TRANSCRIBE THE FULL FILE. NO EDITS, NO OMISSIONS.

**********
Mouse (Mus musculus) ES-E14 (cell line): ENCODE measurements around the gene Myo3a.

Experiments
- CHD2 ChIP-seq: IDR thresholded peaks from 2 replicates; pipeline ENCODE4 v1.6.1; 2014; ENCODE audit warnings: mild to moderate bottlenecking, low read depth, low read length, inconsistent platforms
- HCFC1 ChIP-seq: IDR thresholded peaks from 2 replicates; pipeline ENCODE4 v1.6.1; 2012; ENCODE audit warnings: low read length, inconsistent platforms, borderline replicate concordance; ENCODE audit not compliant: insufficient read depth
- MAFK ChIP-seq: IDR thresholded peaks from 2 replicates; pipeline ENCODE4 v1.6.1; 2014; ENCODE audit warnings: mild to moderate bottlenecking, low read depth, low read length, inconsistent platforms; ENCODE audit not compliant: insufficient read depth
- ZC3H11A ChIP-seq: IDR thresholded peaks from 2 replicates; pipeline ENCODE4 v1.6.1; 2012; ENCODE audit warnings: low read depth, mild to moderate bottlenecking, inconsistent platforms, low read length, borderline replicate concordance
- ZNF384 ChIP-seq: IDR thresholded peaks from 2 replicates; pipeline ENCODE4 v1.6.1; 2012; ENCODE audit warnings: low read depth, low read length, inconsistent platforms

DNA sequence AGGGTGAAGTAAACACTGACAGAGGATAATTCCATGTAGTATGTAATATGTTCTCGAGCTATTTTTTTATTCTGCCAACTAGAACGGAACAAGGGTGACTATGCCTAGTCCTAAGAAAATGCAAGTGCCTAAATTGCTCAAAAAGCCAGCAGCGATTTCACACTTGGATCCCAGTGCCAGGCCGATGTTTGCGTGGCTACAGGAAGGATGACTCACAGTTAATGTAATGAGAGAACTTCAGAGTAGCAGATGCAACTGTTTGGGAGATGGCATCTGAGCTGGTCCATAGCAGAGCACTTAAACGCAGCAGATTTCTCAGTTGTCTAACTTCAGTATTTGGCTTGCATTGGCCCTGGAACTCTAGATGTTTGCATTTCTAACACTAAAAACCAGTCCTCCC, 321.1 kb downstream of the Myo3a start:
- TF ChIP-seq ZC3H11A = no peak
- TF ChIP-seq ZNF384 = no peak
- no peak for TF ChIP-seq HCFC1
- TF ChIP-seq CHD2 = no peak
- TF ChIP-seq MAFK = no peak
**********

Mouse (Mus musculus) ES-E14 (cell line): ENCODE measurements around the gene Myo3a.

Experiments
- CHD2 ChIP-seq: IDR thresholded peaks from 2 replicates; pipeline ENCODE4 v1.6.1; 2014; ENCODE audit warnings: mild to moderate bottlenecking, low read depth, low read length, inconsistent platforms
- HCFC1 ChIP-seq: IDR thresholded peaks from 2 replicates; pipeline ENCODE4 v1.6.1; 2012; ENCODE audit warnings: low read length, inconsistent platforms, borderline replicate concordance; ENCODE audit not compliant: insufficient read depth
- MAFK ChIP-seq: IDR thresholded peaks from 2 replicates; pipeline ENCODE4 v1.6.1; 2014; ENCODE audit warnings: mild to moderate bottlenecking, low read depth, low read length, inconsistent platforms; ENCODE audit not compliant: insufficient read depth
- ZC3H11A ChIP-seq: IDR thresholded peaks from 2 replicates; pipeline ENCODE4 v1.6.1; 2012; ENCODE audit warnings: low read depth, mild to moderate bottlenecking, inconsistent platforms, low read length, borderline replicate concordance
- ZNF384 ChIP-seq: IDR thresholded peaks from 2 replicates; pipeline ENCODE4 v1.6.1; 2012; ENCODE audit warnings: low read depth, low read length, inconsistent platforms

DNA sequence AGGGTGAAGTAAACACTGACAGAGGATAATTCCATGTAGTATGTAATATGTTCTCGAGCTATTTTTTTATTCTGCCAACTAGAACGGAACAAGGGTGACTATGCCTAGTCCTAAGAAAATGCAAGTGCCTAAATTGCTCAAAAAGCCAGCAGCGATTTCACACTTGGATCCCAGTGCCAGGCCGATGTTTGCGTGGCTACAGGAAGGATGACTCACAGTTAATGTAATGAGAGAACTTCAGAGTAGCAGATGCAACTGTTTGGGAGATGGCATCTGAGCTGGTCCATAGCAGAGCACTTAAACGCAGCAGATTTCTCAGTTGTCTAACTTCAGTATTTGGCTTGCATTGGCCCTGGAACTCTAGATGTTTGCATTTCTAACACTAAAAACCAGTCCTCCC, 321.1 kb downstream of the Myo3a start:
- TF ChIP-seq ZC3H11A = no peak
- TF ChIP-seq ZNF384 = no peak
- no peak for TF ChIP-seq HCFC1
- TF ChIP-seq CHD2 = no peak
- TF ChIP-seq MAFK = no peak